Wisconsin tourism jobs see rebounding interest from international workers in 2022

As tourist destinations around Wisconsin prepare for another summer, the seasonal flow of hospitality workers into the state is expected to return to pre-pandemic levels.

The labor outlook is a welcome development for business owners after two difficult years for Wisconsin’s tourism and hospitality industry, which before the COVID-19 pandemic generated nearly 22 billion dollars a year and supported about 200,000 jobs.

Many of these jobs went unfilled in 2020 and 2021. The pandemic caused a crater in demand for hospitality services like hotel rooms and indoor dining in 2020, visitors and workers seeking to avoid exposure to the virus. In 2021, the arrival of vaccines caused a resurgence in tourists, but widespread labor shortages have left many resorts and other hospitality businesses unable to hire enough workers to cope with the resumption of travel. .

A year later, tourism propellants expect the balance between demand driven by vacationers and the supply of hospitality workers in Wisconsin to be much more stable.

“We’re in a much better place than we’ve been in 2019,” Tom Diehl, owner of Tommy Bartlett Inc., said with his wife, Margaret. The company operated the Tommy Bartlett water ski show in the Dells of Wisconsin for 68 years before the pandemic forced it into bankruptcy. However, Diehl remains heavily involved in promoting the Dells as a tourist destination.

Diehl attributed the surge in demand for visas allowing international students to spend summers working in the United States to the improved job prospects. Employers in several of Wisconsin’s top tourist destinations, including Dells and Door counties, have long depended on these international student workers traveling to the United States on short-term J-1 visas.

“In 2020, we had very, very few D-1s [workers] — they all canceled because of covid,” Diehl said.

Those international student workers contributed to a seasonal workforce in 2021 that made up about 75% of pre-pandemic employment in the Dells, Diehl said. Labor shortages meant that many resorts and restaurants could not operate at full capacity, even as the Dells saw record numbers of annual visitors.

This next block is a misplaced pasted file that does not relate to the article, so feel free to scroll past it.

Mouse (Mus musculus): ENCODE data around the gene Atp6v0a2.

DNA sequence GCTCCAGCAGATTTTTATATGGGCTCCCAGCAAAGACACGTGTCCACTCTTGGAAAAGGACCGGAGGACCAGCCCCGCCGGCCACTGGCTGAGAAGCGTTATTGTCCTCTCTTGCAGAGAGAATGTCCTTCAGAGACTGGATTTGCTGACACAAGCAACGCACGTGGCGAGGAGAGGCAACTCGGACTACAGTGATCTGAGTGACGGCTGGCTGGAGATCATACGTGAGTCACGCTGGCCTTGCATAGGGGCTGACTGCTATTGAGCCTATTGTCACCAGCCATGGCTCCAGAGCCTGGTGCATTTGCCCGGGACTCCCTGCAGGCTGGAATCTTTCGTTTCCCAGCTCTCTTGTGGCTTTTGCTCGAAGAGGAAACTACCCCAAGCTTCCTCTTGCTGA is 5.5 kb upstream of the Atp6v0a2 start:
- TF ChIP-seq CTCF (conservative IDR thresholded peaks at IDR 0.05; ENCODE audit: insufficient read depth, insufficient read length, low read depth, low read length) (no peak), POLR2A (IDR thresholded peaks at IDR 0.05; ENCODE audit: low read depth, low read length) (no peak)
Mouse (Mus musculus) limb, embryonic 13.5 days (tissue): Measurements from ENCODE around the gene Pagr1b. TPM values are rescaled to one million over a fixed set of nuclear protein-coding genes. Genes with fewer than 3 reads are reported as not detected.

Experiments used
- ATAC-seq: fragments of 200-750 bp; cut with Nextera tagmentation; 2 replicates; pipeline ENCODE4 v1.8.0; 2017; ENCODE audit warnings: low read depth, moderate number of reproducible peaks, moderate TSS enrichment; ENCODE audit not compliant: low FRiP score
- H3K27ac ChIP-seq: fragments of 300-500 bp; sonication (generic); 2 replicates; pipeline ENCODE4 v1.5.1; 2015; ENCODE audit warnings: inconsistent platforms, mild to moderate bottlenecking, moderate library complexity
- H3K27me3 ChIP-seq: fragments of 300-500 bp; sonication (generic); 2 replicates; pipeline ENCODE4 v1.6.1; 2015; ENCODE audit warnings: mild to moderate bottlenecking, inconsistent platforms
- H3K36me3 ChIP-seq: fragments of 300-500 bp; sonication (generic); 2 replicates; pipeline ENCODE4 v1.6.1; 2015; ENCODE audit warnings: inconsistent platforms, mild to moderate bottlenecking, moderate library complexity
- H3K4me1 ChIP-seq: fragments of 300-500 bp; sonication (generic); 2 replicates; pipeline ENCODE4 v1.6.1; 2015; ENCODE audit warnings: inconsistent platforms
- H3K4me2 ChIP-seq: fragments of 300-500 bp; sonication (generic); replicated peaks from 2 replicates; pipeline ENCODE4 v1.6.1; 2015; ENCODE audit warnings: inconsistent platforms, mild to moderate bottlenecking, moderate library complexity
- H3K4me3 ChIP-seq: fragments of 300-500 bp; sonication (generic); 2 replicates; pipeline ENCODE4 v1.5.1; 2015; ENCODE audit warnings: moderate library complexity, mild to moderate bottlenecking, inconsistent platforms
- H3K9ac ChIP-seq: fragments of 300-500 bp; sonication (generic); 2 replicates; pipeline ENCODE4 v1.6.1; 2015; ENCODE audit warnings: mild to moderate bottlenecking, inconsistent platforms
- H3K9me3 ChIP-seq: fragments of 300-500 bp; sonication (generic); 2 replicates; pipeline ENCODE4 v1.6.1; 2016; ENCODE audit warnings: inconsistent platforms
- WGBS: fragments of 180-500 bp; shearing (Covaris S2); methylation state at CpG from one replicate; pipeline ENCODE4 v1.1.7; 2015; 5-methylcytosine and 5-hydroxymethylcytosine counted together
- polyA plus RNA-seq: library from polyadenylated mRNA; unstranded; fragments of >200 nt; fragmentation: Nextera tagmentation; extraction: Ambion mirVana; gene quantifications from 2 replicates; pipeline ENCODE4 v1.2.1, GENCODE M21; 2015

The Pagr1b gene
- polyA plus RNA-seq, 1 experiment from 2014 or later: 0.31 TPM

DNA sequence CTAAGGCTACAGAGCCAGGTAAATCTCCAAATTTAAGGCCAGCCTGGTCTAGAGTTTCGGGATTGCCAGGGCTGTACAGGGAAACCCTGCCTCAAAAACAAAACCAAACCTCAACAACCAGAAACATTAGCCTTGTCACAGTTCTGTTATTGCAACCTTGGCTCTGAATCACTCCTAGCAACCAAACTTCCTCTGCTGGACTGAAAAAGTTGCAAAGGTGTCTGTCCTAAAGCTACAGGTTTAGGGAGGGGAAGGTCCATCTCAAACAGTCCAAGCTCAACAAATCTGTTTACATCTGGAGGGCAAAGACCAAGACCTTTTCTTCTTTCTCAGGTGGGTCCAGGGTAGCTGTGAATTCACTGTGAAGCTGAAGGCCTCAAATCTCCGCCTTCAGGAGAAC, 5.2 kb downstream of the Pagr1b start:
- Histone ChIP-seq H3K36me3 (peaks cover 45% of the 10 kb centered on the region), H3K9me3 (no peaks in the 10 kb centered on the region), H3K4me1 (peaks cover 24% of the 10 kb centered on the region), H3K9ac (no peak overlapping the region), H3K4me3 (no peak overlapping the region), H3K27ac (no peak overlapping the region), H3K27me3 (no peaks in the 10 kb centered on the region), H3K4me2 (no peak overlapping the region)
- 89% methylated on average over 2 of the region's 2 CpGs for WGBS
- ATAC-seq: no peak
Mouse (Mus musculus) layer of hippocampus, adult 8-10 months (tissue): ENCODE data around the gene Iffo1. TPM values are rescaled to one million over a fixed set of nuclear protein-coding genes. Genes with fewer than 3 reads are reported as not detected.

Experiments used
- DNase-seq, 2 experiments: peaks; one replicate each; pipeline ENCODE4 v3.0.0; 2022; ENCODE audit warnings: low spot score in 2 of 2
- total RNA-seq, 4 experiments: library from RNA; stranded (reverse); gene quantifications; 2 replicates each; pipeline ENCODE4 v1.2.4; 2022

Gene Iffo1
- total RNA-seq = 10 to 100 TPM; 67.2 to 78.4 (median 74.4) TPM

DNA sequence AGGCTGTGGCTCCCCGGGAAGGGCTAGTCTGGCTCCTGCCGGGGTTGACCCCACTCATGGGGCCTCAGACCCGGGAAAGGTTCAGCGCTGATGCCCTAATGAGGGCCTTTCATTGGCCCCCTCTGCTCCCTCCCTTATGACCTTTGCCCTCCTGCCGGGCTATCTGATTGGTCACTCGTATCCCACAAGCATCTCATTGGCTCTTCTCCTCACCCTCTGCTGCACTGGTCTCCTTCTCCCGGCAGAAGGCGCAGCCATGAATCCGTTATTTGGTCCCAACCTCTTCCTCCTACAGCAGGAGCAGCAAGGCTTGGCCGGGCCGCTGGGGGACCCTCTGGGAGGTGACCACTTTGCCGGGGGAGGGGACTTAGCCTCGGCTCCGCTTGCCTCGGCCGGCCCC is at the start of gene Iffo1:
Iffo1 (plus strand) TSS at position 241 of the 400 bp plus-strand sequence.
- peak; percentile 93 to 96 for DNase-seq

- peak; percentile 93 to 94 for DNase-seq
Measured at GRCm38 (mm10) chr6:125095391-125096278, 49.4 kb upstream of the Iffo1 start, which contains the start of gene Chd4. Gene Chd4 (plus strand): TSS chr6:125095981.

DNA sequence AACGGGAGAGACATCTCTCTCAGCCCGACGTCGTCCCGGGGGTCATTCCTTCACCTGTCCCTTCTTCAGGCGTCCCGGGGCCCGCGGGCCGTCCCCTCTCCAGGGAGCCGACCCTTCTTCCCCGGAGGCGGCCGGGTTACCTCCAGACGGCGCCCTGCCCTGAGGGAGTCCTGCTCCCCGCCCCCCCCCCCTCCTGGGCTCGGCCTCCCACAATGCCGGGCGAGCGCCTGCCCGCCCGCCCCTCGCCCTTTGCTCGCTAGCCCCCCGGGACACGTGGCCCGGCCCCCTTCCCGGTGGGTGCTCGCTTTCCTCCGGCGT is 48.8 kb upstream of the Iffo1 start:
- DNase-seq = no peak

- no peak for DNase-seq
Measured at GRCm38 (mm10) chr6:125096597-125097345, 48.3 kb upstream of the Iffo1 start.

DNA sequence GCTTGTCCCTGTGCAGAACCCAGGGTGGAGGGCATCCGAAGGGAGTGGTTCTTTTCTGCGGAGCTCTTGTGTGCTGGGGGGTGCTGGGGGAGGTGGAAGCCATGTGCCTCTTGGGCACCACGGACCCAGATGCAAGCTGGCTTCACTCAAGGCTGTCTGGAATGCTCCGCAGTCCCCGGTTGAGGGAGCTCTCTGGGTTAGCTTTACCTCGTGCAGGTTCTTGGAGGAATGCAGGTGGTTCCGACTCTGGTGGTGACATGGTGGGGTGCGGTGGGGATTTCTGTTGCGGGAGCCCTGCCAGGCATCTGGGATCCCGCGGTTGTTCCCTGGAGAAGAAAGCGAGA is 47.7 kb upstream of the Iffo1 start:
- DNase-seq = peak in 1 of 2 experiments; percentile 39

“It put a lot of pressure on all the employees who were here,” Diehl said. “It was a great year, we just couldn’t deliver the total customer service that our region is known for.”

Tour boats are moored on a jetty extending from a building with the sign

People cross a pier after taking a boat tour June 2, 2021 in the Wisconsin Dells. (Credit: Angela Major/Wisconsin Public Radio)

A month before the start of Memorial Day weekend, another summer tourist season, employers in Wisconsin Dells expect to fill their vacancies, Diehl said.

Indeed, US State Department data shows that interest in J-1 visas has skyrocketed in 2022, with the number of international students entering the visa process to work in Wisconsin tourist destinations easily exceeding 2021 levels. By the end of March, more than 2,600 students had already started the visa process to work in the Dells in 2022, and more than 1,100 were already receiving visas.

“There’s a lot of excitement from students and the community,” said Stacie Tollaksen, regional director of Intrax, which provides cultural and educational exchange opportunities for international students and sponsors many visa recipients. D-1 in Wisconsin. Tollaksen leads the Wisconsin Dells J-1 Consortium, a group that works closely with J-1 visa recipients in that region.

“We expect to have the same number of international students, if not more, than in 2019,” Tollaksen said. “There have been a lot of pent-up requests.”

Intrax recruits students from 20 countries, Tollaksen said. In 2022, a large number of J-1 recipients coming to Wisconsin via Intrax originate from a handful of countries: Dominican Republic, Jamaica, Romania and Thailand.

Diehl also noted an increase in the number of J-1 recipients from the Dells region from Colombia and Turkey, while the war in Ukraine caused the number of Ukrainian J-1 visa recipients to plummet.

“Normally we have a good turnout from the Ukrainians,” Diehl said. “But obviously with the war going on, they’re not coming.”

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